Former Cabinet minister John Patten yesterday became the latest of a string of senior Tories to announce their intention to retire as MPs at the next election.
Mr Patten, 50, who was sacked as Secretary of State for Education by John Major a year ago, said his decision to stand down from his Oxford West & Abingdon constituency was "entirely for family reasons".
For the Oxford-educated gardener's son, it brings to a close a recently much-troubled, and gaffe-prone political career.
He had been promoted after a successful five years as a Home Office minister. But his two years as Secretary of State for Education were plagued by teacher protests over reforms. He was forced to climb down over key aspects of testing, league tables and the national curriculum, and his "Mum's Army" of infant teachers with rudimentary training was ridiculed, and dropped.
A terse letter from Mr Patten when Mr Major sacked him ranked as one of the bitterest in political history. Thereafter he cut an isolated figure in the lobbies at Westminster.
He said yesterday: "I hope in the future to be able to play some part in the life of the nation and of the Conservative Party . . . from outside the House if Commons."
Another Tory with a recently chequered parliamentary career, Sir Jerry Wiggin, 58, also announced yesterday that he would be stepping down as MP for Weston-super-Mare, bringing the total of departing Tories to more than 40.
Sir Jerry was at the centre of a Tory "sleaze" row earlier this year after admitting using the name of a colleague, Sebastian Coe, to promote an amendment to a Bill in which he had a financial interest. The disclosure was acutely embarrassing to the Tory party at a time when MPs were due to debate the Nolan Committee recommendations on standards in public life.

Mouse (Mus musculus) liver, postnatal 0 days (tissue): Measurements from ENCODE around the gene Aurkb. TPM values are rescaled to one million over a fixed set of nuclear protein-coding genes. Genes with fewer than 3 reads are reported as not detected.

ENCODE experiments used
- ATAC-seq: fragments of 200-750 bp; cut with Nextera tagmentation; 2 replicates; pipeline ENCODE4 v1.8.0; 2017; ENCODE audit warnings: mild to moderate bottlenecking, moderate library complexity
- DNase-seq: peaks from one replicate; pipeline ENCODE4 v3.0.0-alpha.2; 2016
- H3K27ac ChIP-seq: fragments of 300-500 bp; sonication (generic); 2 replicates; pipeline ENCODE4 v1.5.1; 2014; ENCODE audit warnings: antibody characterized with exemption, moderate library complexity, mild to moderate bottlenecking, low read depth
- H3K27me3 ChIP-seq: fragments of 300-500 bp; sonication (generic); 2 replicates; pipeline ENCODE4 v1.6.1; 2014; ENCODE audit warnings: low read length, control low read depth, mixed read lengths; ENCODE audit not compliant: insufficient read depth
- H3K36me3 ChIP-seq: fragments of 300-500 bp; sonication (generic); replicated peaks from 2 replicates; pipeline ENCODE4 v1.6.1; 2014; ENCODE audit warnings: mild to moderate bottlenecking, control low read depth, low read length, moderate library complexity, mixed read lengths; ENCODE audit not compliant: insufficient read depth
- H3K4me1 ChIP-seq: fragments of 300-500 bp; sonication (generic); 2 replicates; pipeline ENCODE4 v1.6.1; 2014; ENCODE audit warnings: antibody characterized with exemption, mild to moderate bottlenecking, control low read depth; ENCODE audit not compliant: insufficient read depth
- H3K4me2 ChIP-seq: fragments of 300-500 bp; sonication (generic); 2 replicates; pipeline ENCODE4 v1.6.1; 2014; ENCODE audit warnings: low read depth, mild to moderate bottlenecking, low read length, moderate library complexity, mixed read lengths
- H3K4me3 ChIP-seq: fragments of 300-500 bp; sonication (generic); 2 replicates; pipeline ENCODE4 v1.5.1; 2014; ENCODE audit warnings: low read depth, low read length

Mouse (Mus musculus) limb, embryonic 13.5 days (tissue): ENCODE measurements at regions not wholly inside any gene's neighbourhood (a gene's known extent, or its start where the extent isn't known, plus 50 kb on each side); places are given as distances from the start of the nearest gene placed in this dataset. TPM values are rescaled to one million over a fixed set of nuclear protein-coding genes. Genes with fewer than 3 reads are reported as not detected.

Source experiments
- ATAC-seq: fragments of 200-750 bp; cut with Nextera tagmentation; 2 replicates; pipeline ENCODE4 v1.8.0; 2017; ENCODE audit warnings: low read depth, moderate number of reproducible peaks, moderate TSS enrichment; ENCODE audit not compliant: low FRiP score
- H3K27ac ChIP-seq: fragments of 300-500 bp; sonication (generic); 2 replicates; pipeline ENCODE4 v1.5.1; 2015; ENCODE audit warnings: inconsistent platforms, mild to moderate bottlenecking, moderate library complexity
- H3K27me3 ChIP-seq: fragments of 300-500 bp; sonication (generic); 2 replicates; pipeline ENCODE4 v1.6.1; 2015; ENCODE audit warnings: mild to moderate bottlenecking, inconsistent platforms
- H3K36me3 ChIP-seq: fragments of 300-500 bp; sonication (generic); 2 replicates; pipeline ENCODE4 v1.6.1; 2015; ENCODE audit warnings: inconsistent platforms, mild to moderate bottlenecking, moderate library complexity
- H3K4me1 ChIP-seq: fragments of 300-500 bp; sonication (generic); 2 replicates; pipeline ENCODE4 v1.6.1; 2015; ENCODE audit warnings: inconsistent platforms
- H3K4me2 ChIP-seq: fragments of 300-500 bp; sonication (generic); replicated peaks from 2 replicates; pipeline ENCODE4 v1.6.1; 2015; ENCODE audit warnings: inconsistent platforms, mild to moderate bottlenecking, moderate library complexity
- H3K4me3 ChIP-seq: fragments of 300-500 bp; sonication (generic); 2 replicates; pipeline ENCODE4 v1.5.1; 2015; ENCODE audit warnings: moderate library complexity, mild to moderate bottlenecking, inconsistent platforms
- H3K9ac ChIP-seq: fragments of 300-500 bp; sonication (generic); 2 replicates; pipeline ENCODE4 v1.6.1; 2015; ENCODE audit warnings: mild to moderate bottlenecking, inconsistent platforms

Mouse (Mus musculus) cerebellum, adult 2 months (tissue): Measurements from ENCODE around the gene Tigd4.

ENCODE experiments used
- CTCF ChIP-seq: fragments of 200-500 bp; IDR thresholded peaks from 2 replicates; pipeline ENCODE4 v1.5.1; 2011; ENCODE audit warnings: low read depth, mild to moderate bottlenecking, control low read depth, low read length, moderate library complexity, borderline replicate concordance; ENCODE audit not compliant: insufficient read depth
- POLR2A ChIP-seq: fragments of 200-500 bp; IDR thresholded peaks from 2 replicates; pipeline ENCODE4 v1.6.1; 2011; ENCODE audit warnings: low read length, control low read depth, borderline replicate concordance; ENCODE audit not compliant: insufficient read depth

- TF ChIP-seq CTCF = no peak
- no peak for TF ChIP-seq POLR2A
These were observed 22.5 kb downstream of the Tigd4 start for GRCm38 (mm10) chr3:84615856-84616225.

The Nolan clean-up of MPs' outside earnings is likely to have contributed to the relatively high number of Tories exiting from Westminster.
However, Sir Jerry declared to a constituency meeting last night he was "in no doubt that there will be those who will wish to invent some sinister explanation for my decision, but I can assure you that I had made up my mind before the end of last year". He added: "My two immediate predecessors in this constituency died while still sitting members and I have no wish to maintain that tradition."
The Patten gaffes
t Branding representatives of parent-teacher groups, including the National Federation of Parent-Teacher Associations as "neanderthal".
t Treating a news conference on school discipline to a description of the beatings he received from Jesuits at his own school.
t Attacking the clergy, saying Britain could not become civilised again without a revival of the fear of damnation.
t Disclosing details of a train conversation with Labour front bencher Marjorie Mowlam, about whether the Blair family would find the Downing Street flat too small.Reuse content